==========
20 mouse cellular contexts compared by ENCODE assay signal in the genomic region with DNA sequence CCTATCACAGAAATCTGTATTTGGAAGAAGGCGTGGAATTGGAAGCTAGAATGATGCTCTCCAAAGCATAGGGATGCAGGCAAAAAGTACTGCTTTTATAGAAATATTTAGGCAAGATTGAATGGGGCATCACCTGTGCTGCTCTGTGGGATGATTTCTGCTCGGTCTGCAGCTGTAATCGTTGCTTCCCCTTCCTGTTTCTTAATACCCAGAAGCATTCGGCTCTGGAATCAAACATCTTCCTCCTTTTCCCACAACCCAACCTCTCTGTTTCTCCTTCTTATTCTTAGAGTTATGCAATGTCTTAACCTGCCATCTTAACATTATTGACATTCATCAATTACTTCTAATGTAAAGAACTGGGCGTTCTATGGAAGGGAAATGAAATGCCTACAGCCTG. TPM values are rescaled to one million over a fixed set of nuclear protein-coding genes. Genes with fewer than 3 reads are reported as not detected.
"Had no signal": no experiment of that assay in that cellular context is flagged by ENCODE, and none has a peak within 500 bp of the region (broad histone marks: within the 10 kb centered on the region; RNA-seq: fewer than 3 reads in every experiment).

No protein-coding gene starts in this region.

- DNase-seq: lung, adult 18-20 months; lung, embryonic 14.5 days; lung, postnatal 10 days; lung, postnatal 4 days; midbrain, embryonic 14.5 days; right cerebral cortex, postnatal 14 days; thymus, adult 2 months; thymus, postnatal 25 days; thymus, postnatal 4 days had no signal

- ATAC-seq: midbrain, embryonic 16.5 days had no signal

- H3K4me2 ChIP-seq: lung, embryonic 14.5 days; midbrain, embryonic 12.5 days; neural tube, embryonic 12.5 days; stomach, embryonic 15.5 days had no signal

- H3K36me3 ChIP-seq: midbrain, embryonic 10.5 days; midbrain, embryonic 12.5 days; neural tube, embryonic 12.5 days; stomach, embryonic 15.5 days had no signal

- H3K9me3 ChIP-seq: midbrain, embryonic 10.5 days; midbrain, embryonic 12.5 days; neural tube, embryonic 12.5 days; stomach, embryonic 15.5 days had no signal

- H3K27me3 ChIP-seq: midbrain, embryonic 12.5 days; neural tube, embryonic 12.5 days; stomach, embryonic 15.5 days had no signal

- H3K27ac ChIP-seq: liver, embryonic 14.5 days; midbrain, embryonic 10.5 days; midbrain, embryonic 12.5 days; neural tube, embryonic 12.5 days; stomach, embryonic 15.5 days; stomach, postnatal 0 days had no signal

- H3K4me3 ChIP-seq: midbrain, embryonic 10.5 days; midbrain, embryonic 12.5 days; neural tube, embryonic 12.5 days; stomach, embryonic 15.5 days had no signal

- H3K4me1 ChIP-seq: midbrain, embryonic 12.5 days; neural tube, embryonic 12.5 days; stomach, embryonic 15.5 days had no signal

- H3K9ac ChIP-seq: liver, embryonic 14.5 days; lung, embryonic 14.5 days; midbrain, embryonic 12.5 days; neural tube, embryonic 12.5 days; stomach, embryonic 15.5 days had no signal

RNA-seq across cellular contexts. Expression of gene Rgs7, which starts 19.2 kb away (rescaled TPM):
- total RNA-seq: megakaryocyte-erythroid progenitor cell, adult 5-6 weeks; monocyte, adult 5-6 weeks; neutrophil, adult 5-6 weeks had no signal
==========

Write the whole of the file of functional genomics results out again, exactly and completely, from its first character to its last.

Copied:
20 mouse cellular contexts compared by ENCODE assay signal in the genomic region with DNA sequence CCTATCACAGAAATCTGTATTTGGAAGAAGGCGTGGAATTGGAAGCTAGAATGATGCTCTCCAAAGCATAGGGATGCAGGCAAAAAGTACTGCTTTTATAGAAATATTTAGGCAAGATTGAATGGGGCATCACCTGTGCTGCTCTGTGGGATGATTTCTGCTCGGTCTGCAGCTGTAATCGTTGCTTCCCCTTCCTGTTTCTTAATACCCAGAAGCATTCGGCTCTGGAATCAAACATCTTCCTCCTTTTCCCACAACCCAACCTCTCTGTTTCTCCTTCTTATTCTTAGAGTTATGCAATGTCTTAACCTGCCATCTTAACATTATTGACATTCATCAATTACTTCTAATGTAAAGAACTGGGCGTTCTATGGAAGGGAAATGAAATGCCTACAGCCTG. TPM values are rescaled to one million over a fixed set of nuclear protein-coding genes. Genes with fewer than 3 reads are reported as not detected.
"Had no signal": no experiment of that assay in that cellular context is flagged by ENCODE, and none has a peak within 500 bp of the region (broad histone marks: within the 10 kb centered on the region; RNA-seq: fewer than 3 reads in every experiment).

No protein-coding gene starts in this region.

- DNase-seq: lung, adult 18-20 months; lung, embryonic 14.5 days; lung, postnatal 10 days; lung, postnatal 4 days; midbrain, embryonic 14.5 days; right cerebral cortex, postnatal 14 days; thymus, adult 2 months; thymus, postnatal 25 days; thymus, postnatal 4 days had no signal

- ATAC-seq: midbrain, embryonic 16.5 days had no signal

- H3K4me2 ChIP-seq: lung, embryonic 14.5 days; midbrain, embryonic 12.5 days; neural tube, embryonic 12.5 days; stomach, embryonic 15.5 days had no signal

- H3K36me3 ChIP-seq: midbrain, embryonic 10.5 days; midbrain, embryonic 12.5 days; neural tube, embryonic 12.5 days; stomach, embryonic 15.5 days had no signal

- H3K9me3 ChIP-seq: midbrain, embryonic 10.5 days; midbrain, embryonic 12.5 days; neural tube, embryonic 12.5 days; stomach, embryonic 15.5 days had no signal

- H3K27me3 ChIP-seq: midbrain, embryonic 12.5 days; neural tube, embryonic 12.5 days; stomach, embryonic 15.5 days had no signal

- H3K27ac ChIP-seq: liver, embryonic 14.5 days; midbrain, embryonic 10.5 days; midbrain, embryonic 12.5 days; neural tube, embryonic 12.5 days; stomach, embryonic 15.5 days; stomach, postnatal 0 days had no signal

- H3K4me3 ChIP-seq: midbrain, embryonic 10.5 days; midbrain, embryonic 12.5 days; neural tube, embryonic 12.5 days; stomach, embryonic 15.5 days had no signal

- H3K4me1 ChIP-seq: midbrain, embryonic 12.5 days; neural tube, embryonic 12.5 days; stomach, embryonic 15.5 days had no signal

- H3K9ac ChIP-seq: liver, embryonic 14.5 days; lung, embryonic 14.5 days; midbrain, embryonic 12.5 days; neural tube, embryonic 12.5 days; stomach, embryonic 15.5 days had no signal

RNA-seq across cellular contexts. Expression of gene Rgs7, which starts 19.2 kb away (rescaled TPM):
- total RNA-seq: megakaryocyte-erythroid progenitor cell, adult 5-6 weeks; monocyte, adult 5-6 weeks; neutrophil, adult 5-6 weeks had no signal